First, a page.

Amateur photographer snaps Starlink 7
For a first attempt at photographing the Starlink satellites Callum Gibb is pretty happy with his results.
“I've never tried anything like that, so it was quite cool even though it was a little bit blurry. It was pretty cool to get a photo of it, at least.”
Callum is living on Minden Road in Te Puna and woke up early to capture the shot around 6am.
There was about a minute to get the photo as the satellites came across the sky from Kaimai Ranges and swung out of sight just before Mount Maunganui, he says.
The amateur photographer got into astrophotography during lockdown because the skies were quite clear and he needed something to fill in time.
“With my altered sleeping pattern, [waking] up at early hours of the morning that was when I practiced it.”
Callum was worried he wouldn’t be able to get the shot because of the cloudy skies this morning.
“I didn't actually expect to get a photo of them because there was a bit of cloud coming from Southwest, but that didn't get in the way of the picture.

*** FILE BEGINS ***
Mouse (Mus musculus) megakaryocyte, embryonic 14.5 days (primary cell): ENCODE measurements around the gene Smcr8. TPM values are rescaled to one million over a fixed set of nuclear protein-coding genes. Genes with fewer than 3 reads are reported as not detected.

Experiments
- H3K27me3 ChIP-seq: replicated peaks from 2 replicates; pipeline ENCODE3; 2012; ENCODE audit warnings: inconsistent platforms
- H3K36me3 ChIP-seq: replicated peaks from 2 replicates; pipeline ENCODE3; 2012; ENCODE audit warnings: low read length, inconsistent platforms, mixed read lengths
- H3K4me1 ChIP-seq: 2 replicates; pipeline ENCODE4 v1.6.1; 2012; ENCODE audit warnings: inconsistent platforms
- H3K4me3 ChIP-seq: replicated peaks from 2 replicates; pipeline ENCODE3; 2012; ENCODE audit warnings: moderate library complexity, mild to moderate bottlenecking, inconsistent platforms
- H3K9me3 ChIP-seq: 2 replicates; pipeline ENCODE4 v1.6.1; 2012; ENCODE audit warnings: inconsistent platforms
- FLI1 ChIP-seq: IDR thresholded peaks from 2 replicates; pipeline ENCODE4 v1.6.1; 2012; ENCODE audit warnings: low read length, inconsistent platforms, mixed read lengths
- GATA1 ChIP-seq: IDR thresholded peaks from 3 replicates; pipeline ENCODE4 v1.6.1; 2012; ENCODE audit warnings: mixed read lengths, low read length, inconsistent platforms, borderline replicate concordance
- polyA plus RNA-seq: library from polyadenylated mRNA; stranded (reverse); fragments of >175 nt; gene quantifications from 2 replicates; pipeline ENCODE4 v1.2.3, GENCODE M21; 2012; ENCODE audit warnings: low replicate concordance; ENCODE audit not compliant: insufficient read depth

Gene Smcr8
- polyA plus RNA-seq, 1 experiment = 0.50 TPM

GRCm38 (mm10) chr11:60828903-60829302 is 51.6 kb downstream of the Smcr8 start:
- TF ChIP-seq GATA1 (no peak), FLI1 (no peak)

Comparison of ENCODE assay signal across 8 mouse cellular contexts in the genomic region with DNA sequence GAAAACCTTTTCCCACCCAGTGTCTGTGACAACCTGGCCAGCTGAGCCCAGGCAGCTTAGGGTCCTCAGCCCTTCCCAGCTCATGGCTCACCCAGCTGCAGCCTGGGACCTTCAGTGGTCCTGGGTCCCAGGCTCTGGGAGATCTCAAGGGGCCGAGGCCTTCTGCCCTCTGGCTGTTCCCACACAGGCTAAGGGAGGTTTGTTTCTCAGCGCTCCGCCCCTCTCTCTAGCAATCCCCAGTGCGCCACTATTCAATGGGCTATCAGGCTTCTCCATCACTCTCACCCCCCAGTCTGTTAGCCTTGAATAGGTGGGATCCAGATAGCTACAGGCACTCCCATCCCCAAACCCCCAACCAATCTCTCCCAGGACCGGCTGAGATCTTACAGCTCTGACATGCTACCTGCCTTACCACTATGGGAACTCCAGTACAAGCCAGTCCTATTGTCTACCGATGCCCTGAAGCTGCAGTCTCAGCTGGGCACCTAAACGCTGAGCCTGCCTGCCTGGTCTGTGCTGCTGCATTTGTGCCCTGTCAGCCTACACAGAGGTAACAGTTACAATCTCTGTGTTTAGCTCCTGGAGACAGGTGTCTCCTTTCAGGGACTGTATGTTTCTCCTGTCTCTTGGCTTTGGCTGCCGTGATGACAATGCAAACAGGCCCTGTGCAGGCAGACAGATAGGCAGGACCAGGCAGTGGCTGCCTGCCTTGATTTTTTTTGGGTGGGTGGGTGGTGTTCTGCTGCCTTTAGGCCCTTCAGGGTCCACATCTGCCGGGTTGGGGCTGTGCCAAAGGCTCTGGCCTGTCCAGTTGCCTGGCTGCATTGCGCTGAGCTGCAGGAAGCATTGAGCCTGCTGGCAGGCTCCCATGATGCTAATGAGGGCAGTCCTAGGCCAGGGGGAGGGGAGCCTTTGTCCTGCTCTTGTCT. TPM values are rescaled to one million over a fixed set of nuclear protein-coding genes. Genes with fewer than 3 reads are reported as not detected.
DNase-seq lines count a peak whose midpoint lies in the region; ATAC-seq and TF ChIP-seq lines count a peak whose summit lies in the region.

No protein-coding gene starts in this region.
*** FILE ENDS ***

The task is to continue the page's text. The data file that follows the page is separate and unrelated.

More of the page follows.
“It's quite interesting when you do it too because you're looking around for something almost like a star that's moving. You see it and jump into action.”
He took the photo on his Canon 800D using a 25 second exposure.
Callum says if people are interested in astrophotography or taking photos of Starlink they should give it try because once you get the camera settings right it’s enjoyable.
“It's actually not that difficult to do, if other people were keen to get into it they should have a crack.
“It's actually quite a fun little thing to do, it just takes a bit of patience.”
Starlink 7 that crossed the sky this morning is one of SpaceX’s low earth orbit link of satellites that will provide low latency broadband internet across the globe.
The Starlinks orbit 550kms above earth.